COVID-19 and Type 2 Diabetes
While COVID-19, and other similar illnesses like the flu, can be a serious health risk for people with type 2 diabetes, there are many steps you can take to stay healthy.
Type 2 and COVID-19 Facts
There is currently not enough data to show if people with type 2 diabetes are more likely to get COVID-19 than the general population. People with well-managed type 2 diabetes DO NOT appear to have an increased risk of getting COVID-19 and are NOT at higher risk of developing serious complications from the virus.
People with consistently high blood sugar levels and those with additional medical conditions such as heart or lung disease are at higher risk of developing serious complications from COVID-19.
Sick Day Management
If you do become ill it is important to pay extra attention to your diabetes.
Follow these sick day tips:
Monitor your blood sugar levels more often
Check your blood sugar at least 2-4 times per day when you are sick. If you take insulin you may need to check more often.
Drink plenty of water
Drink plenty of fluids to avoid dehydration. Aim for at least 8 cups of sugar-free fluids or water per day.
Keep up your carbohydrate intake
When sick it is important to still make sure you have the energy you need to recover. Choose easy to digest options such as crackers, toast, yogurt, or apple sauce. Have fast-acting carbohydrates available to treat low blood sugars if needed.
When you are ill, particularly if you become dehydrated, some medications have an increased risk for side effects or could cause your kidney function to worsen. If you become dehydrated, you should TEMPORARILY STOP the following medications:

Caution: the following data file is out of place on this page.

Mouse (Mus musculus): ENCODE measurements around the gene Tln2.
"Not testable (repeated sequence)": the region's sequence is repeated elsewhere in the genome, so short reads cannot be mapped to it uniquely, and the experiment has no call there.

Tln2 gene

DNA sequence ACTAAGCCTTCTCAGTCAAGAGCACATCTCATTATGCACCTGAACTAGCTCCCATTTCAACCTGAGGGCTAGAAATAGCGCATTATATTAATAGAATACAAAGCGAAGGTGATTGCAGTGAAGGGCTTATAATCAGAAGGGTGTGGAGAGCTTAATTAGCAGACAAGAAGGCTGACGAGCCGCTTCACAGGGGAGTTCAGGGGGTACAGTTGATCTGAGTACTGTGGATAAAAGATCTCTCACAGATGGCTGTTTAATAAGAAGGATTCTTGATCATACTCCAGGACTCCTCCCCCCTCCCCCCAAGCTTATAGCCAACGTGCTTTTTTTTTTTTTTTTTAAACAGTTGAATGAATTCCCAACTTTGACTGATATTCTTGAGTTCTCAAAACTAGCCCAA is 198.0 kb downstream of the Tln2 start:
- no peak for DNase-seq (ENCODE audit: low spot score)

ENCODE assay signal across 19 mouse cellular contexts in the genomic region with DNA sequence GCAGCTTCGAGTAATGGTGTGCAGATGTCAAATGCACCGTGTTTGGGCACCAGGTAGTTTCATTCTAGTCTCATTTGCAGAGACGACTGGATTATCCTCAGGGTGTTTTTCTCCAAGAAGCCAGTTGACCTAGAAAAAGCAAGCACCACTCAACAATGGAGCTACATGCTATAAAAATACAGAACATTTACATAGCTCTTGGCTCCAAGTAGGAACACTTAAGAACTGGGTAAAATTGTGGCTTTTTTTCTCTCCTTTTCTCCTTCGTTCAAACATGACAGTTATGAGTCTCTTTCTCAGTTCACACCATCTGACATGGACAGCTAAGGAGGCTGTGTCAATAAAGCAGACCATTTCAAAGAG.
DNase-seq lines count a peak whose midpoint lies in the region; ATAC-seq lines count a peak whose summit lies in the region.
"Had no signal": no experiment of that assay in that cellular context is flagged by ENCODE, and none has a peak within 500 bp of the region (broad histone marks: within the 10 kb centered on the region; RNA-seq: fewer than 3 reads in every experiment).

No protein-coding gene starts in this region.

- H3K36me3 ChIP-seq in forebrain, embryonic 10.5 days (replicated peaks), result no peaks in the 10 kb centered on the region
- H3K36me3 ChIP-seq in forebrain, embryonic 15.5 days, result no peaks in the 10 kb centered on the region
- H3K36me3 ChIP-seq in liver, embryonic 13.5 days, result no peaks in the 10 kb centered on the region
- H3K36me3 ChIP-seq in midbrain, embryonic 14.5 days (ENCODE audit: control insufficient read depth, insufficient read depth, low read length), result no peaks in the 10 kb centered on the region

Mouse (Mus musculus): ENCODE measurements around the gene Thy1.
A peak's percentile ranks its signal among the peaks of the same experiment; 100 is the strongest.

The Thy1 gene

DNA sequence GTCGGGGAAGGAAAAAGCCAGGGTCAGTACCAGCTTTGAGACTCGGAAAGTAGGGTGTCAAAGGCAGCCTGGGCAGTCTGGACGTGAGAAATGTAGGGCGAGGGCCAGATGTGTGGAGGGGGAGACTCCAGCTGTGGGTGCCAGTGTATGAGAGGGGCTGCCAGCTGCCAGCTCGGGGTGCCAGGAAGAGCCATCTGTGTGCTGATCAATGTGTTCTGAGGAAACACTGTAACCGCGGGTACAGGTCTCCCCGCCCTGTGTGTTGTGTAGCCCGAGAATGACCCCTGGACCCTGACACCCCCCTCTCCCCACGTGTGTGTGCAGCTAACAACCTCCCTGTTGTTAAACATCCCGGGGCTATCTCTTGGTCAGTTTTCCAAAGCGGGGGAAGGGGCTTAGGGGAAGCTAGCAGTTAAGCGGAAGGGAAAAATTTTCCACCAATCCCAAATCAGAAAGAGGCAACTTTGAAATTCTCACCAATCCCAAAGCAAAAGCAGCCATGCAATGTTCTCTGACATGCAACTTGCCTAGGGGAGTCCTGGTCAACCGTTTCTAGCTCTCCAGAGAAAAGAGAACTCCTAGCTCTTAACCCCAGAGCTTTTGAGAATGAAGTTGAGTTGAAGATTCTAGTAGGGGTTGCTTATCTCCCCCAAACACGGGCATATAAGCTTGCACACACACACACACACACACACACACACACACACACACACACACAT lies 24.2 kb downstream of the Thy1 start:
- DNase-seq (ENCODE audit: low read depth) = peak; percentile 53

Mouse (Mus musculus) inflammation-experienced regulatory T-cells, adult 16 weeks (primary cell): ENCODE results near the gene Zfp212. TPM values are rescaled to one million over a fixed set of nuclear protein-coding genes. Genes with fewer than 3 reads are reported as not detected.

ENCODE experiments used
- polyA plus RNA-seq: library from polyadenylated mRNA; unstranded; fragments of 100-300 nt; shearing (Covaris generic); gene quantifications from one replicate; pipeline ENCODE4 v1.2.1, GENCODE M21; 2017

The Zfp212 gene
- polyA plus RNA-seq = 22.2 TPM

- Gliclazide (Diamicron) or Glyburide
- SGLT-2 inhibitors: Canagliflozin (Invokana), Dapagliflozin (Forxiga), Empagliflozin (Jardiance)
- Blood Pressure Medications
- Water Pills
- Non-steroidal anti-inflammatory drugs: Ibuprofen (Advil) or Naproxen (Aleve)
AVOID oral decongestants (found in many sinus medications) and medications containing sugar (many cough syrups or lozenges) as these may cause high blood sugars.
Once you are able to eat and drink normally you can restart these medications. Continue all other medications, including insulin, unless otherwise directed by your healthcare provider.
Talk to your pharmacist if you are unsure what medications you should be stopping when you are sick.
Know when to seek help
Contact your healthcare provider if:
- you cannot eat or drink
- your blood sugar is above 15 mmol/L for more than 24 hours
- you have difficulty keeping your blood sugar above 4 mmol/L
- you are too unwell to monitor your blood sugars or care for yourself
- you have confusion, abdominal pain, vomiting, or shortness of breath
If you have COVID-19 symptoms and need to go to the emergency room, CALL AHEAD and notify them of your symptoms
Learn more about Sick Day Management
It is important to be prepared, just in case. Make sure you have diabetes supplies and insulin on hand and have access to refills in case you are quarantined. You should also make sure you have access to fast acting sugar in case you have a low blood sugar.
If you have been told to self-isolate, ask a family member or friend to pick up your prescriptions for you. There are also many pharmacies that offer delivery services.